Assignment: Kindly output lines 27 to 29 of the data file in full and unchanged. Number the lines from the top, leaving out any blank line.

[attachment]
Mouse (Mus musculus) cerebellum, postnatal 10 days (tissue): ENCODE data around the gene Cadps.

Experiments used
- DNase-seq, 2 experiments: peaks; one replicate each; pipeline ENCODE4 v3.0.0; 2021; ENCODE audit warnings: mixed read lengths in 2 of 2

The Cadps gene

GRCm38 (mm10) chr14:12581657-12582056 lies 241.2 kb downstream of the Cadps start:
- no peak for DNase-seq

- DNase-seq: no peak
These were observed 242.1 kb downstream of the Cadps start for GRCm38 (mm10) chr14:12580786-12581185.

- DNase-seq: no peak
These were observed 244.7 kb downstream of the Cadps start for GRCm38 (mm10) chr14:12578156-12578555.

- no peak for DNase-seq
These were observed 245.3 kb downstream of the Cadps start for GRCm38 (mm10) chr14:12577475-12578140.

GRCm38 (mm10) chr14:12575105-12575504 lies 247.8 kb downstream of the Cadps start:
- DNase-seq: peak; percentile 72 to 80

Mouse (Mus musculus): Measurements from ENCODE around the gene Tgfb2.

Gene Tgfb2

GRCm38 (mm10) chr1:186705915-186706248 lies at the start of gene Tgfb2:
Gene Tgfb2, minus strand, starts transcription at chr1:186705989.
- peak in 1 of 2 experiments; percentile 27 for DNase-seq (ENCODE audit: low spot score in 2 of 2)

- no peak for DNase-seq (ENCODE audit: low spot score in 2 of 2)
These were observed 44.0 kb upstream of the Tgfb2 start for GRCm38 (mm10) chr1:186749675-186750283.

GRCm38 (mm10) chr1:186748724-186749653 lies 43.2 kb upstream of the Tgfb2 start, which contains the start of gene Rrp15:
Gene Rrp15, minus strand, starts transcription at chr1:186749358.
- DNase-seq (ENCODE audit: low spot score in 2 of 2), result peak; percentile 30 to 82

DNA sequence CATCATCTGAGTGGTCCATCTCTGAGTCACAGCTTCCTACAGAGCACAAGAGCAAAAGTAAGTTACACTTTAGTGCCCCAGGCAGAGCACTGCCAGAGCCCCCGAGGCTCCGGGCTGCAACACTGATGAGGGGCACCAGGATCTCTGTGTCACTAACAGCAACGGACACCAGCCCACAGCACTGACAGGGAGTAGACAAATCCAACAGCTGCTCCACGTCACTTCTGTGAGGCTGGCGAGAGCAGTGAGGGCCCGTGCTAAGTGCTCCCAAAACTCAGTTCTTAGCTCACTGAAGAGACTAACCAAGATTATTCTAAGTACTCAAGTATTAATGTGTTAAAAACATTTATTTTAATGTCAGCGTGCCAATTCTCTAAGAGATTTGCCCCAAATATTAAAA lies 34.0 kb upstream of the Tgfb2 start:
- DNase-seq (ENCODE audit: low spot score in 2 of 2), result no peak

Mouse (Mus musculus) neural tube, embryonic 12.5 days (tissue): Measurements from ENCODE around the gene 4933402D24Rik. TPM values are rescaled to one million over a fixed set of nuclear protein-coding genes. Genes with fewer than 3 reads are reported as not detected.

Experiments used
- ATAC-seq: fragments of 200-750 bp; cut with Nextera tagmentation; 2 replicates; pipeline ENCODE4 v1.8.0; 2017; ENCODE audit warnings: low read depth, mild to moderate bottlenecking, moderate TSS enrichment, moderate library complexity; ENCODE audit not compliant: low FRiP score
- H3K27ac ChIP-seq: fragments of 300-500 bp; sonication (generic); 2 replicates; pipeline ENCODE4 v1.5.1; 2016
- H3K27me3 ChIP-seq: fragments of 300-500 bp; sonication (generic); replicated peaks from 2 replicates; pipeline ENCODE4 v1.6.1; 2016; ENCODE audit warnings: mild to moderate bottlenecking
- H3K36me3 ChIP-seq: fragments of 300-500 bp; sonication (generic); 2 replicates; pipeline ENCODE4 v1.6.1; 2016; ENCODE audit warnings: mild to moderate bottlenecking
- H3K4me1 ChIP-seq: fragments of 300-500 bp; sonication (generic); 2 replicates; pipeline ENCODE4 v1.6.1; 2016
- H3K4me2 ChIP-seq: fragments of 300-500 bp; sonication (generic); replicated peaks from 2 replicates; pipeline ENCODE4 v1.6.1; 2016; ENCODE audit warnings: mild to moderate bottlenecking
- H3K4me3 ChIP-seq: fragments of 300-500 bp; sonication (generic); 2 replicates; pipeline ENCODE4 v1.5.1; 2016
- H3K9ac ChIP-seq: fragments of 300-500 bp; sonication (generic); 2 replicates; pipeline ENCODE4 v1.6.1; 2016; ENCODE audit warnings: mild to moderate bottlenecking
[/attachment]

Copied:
Mouse (Mus musculus) neural tube, embryonic 12.5 days (tissue): Measurements from ENCODE around the gene 4933402D24Rik. TPM values are rescaled to one million over a fixed set of nuclear protein-coding genes. Genes with fewer than 3 reads are reported as not detected.

Experiments used
- ATAC-seq: fragments of 200-750 bp; cut with Nextera tagmentation; 2 replicates; pipeline ENCODE4 v1.8.0; 2017; ENCODE audit warnings: low read depth, mild to moderate bottlenecking, moderate TSS enrichment, moderate library complexity; ENCODE audit not compliant: low FRiP score